Pre-steady-state and steady-state kinetic measurements of polymerization were performed as previously described (38). Briefly, single nucleotide incorporation was measured using a 5′-radiolabeled DNA primer annealed to a 40-mer DNA template. Steady-state assays of single nucleotide incorporation were performed on a DNA-DNA primer template over a range of nucleotide concentrations. Pre-steady-state burst reactions were performed in a KinTek rapid quench-flow machine using the same primer template. Relative amounts of mutant and wild-type RTs were normalized based on active RT concentration.

DNA polymerization and RNase H assays of recombinant RTs.

Specific DNA polymerization activity of each RT preparation was measured by using a poly(rA)/oligo(dT) template/primer and an [α-32P]dTTP substrate (4). A unit was defined as the amount of enzyme required to incorporate 1 nmol of dTTP into nucleic acid product in 10 min at 37°C. Equivalent numbers of units of specific polymerization activity were added to both the polymerization rate and RNase H assay mixtures. DNA 3′-end-directed and RNA 5′-end-directed RNase H activities were measured as previously described (38).

To determine the rate of RNA-dependent DNA polymerization activity of each RT, the polymerization activities were tested using a 5′-radiolabeled primer binding site (PBS) oligomer DNA primer annealed to the RNA template D199, +1 to +199 of the pNL4-3 genomic RNA, which included the PBS. The primer/template (15 nM/25 nM) was prebound with purified RT normalized by relative specific activities of polymerization in reaction buffer containing 25 mM Tris-HCl, pH 8.0, 25 mM NaCl, and 0.5 mM EDTA and dithiothreitol (DTT) at 37°C for 2 min. The reactions were initiated by adding 6 mM MgCl2 and 500 μM deoxynucleoside triphosphates (dNTPs) and quenched at various times with an equal volume of 2× DNA loading buffer (Ambion). Extension products were analyzed by SDS-PAGE and quantified by phosphorimaging.

Purified equation M1from human placenta (Bio S&T, Canada) was 5′ end labeled by [γ-32P]ATP as previously described (43) and was annealed to D199 at a primer/template (P/T) ratio of 1:2. After binding with purified RT, the reactions were initiated by adding 6 mM MgCl2 and 500 μM dNTPs in a reaction buffer containing 25 mM Tris-HCl, pH 8.0, 25 mM NaCl, and 0.5 mM EDTA and DTT. The reactions were quenched at various times with an equal volume of 2× DNA loading buffer (Ambion). Extension products were analyzed by SDS-PAGE.

Virion-associated RT polymerization and RNase activity.

Supernatant solutions from 293 cells transfected with wild type or NNRTI-resistant mutants were pelleted by centrifugation at 19,500 rpm for 1 h at 4°C. Virus pellets containing 100 ng of p24 capsid protein were resuspended in 10 μl PBS and were lysed by adding 10 μl 0.3% Igepal CA-630 (Sigma-Aldrich, Castle Hill, NSW, Australia) (39). The specific activities of DNA polymerization and the 5′-end-directed RNase H of RT in the viral lysates were measured as previously described (4, 38, 39).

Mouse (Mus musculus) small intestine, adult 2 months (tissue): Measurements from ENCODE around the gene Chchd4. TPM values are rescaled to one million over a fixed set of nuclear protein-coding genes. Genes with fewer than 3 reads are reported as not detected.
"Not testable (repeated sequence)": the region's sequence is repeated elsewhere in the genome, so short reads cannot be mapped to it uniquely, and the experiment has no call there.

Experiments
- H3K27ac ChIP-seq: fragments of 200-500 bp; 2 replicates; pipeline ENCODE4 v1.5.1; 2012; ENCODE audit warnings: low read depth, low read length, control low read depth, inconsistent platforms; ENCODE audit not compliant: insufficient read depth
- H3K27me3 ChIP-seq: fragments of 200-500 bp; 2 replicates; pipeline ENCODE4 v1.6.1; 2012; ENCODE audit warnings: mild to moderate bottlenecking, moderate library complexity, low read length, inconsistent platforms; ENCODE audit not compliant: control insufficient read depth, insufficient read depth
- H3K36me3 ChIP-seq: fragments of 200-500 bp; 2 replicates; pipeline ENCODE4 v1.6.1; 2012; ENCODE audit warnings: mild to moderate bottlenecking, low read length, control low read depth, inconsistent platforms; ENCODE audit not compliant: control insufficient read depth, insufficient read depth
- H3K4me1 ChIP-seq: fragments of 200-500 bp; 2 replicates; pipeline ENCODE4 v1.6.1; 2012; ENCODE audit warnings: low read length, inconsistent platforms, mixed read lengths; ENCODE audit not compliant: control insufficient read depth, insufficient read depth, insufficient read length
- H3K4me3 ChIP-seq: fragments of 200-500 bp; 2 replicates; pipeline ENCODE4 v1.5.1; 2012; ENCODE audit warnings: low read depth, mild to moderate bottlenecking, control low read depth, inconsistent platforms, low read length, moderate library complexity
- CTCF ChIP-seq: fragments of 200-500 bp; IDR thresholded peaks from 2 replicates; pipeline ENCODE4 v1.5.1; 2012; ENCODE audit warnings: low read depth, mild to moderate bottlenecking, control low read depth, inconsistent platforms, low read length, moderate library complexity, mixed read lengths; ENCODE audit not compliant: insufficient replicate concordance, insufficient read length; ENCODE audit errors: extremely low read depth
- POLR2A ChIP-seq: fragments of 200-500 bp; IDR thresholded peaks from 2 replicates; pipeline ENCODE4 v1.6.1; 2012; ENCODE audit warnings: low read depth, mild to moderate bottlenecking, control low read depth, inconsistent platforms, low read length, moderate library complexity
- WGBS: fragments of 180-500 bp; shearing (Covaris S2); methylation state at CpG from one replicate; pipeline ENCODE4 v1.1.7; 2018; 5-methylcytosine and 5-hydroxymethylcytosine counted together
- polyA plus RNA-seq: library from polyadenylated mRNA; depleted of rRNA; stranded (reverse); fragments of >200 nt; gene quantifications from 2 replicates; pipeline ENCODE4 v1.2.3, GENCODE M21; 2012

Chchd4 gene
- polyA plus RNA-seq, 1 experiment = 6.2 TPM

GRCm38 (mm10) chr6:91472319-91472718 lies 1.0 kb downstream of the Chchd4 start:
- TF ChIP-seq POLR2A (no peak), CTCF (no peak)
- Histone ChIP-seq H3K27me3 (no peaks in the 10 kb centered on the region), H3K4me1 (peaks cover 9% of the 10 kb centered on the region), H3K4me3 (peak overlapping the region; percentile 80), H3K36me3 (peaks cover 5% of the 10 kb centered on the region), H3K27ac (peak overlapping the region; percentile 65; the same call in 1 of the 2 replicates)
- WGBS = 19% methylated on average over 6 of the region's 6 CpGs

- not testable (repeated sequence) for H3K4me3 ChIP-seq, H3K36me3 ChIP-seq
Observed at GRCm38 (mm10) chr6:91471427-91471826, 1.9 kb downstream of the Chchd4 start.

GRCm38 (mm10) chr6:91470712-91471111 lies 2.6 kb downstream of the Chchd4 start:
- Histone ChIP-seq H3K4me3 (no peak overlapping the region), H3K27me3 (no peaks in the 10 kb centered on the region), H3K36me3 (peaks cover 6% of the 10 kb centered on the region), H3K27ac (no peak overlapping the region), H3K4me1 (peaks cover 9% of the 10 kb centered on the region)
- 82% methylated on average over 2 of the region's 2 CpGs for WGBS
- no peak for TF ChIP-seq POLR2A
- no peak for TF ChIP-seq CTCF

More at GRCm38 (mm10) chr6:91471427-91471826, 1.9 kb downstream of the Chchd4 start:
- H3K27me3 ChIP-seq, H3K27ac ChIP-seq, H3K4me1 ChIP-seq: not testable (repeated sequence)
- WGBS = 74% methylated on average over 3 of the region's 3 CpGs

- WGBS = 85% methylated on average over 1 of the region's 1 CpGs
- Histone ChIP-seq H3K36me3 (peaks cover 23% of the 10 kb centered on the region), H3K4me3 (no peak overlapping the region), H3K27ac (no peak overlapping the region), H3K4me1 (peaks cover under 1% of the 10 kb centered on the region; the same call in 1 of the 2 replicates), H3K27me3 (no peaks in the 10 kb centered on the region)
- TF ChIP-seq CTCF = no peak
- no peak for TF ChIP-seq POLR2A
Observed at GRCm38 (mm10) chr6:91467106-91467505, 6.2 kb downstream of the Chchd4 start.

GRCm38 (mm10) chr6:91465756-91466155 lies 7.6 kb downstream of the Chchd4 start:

Quantification of RT content in virions using Western blotting.

Supernatant solutions from 293 cells transfected with wild type or NNRTI-resistant mutants were pelleted by centrifugation at 19,500 rpm for 1 h at 4°C. Virus pellets containing 200 ng of p24 antigen for mutants and different amounts (5 to 100 ng) for wild type were resuspended with 15 μl NuPAGE 2× sample buffer (Invitrogen) and fractionated by electrophoresis accordingly to the NuPAGE manufacturer's instructions. The proteins were separated using a 4 to 12% Bis-Tris gel with 1× MOPS (morpholinepropanesulfonic acid) running buffer (Invitrogen), transferred to nitrocellulose membranes, blocked with 5% milk in Tris-buffered saline (TBS) with 0.05% Tween 20 (TBST) overnight, and bound with primary antibody (anti-RT [8C4]), anti-IN, or anti-p24) and secondary antibody conjugated to horseradish peroxidase (HRP; Bio-Rad). Viral proteins were visualized using SuperSignal West Femto chemiluminescence substrate (Thermo Scientific) and quantified with one-dimensional (1D) image analysis software (Kodak Digital Science). Purified RT preparations, described below, were used to verify that RT was recognized by the RT monoclonal antibody 8C4. gag processing was also visualized by Western blotting using the method described above, except that an antibody specific to p24 was used and the amount of virus loaded on the gel was increased to 800 ng in order to see the processing intermediates.


V106A, G190S, and P236L viruses have reduced fitness.

Using a flow cytometry-based growth competition assay developed by our research group (17), we measured the relative replication fitness of the NNRTI-resistant K103N, V106A, Y181C, G190A, G190S, and P236L mutant viruses. The 1 + s fitness values of K103N (0.82 ± 0.22) and Y181C (0.88 ± 0.05) viruses were not significantly different from those of the wild type. However, the 1 + s fitness values of G190A (0.69 ± 0.03), V106A (0.54 ± 0.05), P236L (0.43 ± 0.05), and G190S (0.41 ± 0.11) viruses were all reduced (Fig. (Fig.1).1). The rank order of fitness of these mutant viruses was as follows: wild type (WT) ≥ Y181C ≥ K103N > G190A > V106A > P236L ≥ G190S. This order was confirmed by direct competition of the mutants against each other in the NL4-3 construct by using a sequencing-based method.

FIG. 1.
Relative replication fitness of NNRTI-resistant mutants. Each mutant virus was competed against the wild type in PM1 cells. A fitness value of 1.0 indicates fitness equal to that of the wild type. Each bar represents the mean 1 + s value and the ...

Preparation of purified recombinant RT using His-tagged p51.